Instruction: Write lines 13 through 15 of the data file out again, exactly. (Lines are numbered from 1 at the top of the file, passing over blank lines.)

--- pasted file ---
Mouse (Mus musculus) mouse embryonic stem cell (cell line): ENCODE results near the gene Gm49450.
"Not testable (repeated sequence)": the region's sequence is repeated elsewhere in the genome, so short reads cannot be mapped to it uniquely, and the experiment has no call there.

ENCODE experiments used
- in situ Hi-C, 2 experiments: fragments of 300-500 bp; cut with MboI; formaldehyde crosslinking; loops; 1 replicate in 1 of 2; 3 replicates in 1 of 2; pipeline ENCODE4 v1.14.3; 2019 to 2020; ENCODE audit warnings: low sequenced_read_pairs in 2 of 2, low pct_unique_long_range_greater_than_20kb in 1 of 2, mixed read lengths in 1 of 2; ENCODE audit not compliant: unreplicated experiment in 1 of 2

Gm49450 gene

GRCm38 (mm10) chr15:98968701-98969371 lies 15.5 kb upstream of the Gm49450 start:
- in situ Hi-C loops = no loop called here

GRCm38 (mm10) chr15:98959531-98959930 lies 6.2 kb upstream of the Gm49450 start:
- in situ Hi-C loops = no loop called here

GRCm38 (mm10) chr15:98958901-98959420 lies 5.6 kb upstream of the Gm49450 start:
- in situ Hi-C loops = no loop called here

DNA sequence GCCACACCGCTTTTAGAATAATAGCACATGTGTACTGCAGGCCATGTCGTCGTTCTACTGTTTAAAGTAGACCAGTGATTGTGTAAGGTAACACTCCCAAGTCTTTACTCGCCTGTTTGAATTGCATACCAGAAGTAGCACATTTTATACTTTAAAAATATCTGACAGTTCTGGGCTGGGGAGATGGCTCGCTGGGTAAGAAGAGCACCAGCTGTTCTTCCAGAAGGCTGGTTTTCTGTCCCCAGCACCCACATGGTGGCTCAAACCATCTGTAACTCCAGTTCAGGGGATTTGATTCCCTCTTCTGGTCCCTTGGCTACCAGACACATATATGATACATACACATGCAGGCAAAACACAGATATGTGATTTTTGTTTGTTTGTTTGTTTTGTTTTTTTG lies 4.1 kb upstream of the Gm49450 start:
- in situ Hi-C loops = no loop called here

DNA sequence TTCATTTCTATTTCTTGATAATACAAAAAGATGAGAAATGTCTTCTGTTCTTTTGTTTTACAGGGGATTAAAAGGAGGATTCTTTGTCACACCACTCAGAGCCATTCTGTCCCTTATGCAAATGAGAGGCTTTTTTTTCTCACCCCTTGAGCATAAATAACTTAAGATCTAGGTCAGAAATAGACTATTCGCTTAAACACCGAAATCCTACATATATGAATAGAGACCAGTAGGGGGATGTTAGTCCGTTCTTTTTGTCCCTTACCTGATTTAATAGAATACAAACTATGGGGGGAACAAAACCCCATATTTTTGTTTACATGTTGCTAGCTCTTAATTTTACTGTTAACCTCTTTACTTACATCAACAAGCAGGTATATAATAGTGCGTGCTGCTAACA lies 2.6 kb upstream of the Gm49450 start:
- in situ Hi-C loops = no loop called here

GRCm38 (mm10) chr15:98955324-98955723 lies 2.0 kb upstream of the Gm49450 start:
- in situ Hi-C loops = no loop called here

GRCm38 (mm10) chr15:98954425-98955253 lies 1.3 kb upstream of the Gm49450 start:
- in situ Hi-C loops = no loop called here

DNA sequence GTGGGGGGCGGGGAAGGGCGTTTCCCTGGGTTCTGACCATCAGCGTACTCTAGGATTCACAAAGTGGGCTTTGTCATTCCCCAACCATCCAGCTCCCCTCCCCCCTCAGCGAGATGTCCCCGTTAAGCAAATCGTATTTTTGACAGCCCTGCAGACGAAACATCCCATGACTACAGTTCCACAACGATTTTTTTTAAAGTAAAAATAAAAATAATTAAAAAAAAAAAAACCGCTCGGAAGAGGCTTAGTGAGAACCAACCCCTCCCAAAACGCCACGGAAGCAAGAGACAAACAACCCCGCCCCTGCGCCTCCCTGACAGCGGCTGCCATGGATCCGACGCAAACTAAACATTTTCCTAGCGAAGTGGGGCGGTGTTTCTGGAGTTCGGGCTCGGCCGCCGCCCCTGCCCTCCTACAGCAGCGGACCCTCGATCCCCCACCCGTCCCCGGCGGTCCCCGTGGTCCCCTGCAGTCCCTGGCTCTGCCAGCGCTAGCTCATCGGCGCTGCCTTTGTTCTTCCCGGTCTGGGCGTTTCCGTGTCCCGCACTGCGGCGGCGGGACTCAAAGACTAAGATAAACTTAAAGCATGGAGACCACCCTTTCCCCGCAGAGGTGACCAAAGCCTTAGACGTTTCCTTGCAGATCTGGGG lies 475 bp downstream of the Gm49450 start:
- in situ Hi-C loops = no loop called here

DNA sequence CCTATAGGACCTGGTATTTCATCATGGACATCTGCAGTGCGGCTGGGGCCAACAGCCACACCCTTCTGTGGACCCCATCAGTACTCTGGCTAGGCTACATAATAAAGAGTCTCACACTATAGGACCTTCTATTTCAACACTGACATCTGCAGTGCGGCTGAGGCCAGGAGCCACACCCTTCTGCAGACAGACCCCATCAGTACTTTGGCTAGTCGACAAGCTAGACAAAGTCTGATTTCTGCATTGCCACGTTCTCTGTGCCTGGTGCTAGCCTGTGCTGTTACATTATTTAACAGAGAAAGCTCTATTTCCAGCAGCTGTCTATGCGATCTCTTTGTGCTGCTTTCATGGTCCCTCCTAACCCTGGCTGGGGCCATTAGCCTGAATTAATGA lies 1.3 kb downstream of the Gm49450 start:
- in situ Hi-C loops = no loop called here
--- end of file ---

- in situ Hi-C loops = no loop called here

DNA sequence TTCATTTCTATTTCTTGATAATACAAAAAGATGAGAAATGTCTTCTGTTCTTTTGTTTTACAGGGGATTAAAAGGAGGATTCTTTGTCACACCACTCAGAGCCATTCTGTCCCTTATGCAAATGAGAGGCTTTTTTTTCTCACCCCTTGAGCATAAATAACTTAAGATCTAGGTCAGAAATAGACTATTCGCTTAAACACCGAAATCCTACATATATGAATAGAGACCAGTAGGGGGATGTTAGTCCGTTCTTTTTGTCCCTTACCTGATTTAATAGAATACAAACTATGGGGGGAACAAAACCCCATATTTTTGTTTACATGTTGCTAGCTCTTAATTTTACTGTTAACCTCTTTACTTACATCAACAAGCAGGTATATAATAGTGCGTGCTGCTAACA lies 2.6 kb upstream of the Gm49450 start:
- in situ Hi-C loops = no loop called here